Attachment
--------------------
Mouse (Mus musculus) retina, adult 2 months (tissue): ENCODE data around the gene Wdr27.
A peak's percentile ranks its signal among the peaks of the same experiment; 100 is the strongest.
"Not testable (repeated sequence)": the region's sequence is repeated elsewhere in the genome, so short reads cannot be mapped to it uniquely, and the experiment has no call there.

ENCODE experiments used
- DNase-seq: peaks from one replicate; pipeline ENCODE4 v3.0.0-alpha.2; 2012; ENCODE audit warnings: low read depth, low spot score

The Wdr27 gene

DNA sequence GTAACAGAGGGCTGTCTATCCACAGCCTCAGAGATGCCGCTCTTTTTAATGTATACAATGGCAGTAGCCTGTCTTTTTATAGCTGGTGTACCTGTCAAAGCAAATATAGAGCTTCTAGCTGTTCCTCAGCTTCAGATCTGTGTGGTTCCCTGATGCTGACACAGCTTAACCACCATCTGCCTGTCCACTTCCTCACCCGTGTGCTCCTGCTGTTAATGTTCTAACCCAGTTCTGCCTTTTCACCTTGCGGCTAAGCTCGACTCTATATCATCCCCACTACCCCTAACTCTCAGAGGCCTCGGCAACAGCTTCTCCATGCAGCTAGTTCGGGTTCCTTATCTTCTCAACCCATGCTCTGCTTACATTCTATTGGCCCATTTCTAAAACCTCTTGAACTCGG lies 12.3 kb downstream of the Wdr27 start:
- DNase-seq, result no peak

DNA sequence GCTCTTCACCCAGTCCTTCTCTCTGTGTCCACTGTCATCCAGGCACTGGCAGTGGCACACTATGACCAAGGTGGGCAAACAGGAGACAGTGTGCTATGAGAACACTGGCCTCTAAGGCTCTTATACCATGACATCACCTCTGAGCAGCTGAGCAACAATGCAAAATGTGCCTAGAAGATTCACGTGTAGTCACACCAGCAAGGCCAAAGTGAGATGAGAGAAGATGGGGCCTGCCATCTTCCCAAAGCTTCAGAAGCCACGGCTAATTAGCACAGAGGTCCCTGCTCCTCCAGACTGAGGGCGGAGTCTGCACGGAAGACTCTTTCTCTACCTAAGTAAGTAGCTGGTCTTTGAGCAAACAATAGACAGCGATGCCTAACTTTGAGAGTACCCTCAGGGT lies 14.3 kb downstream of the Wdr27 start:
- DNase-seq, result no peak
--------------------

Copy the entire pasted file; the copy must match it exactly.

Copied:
Mouse (Mus musculus) retina, adult 2 months (tissue): ENCODE data around the gene Wdr27.
A peak's percentile ranks its signal among the peaks of the same experiment; 100 is the strongest.
"Not testable (repeated sequence)": the region's sequence is repeated elsewhere in the genome, so short reads cannot be mapped to it uniquely, and the experiment has no call there.

ENCODE experiments used
- DNase-seq: peaks from one replicate; pipeline ENCODE4 v3.0.0-alpha.2; 2012; ENCODE audit warnings: low read depth, low spot score

The Wdr27 gene

DNA sequence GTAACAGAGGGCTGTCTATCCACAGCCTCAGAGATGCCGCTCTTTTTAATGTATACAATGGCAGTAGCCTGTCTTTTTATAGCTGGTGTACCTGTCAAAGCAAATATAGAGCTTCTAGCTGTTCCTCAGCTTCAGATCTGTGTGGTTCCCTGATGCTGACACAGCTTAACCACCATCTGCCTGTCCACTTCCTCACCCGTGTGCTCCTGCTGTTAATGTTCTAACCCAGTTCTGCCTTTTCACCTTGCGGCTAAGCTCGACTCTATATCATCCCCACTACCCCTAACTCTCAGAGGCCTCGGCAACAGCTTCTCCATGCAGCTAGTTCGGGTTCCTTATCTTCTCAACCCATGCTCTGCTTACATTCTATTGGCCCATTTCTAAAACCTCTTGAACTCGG lies 12.3 kb downstream of the Wdr27 start:
- DNase-seq, result no peak

DNA sequence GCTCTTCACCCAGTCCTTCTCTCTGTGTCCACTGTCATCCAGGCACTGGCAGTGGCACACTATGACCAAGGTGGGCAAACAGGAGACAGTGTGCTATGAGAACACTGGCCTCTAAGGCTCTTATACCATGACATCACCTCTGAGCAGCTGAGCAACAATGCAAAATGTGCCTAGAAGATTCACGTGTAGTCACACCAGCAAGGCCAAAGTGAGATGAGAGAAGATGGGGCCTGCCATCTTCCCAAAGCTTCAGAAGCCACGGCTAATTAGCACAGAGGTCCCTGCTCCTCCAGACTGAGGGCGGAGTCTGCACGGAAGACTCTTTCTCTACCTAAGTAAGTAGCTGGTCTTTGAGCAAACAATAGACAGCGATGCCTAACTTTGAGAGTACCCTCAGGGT lies 14.3 kb downstream of the Wdr27 start:
- DNase-seq, result no peak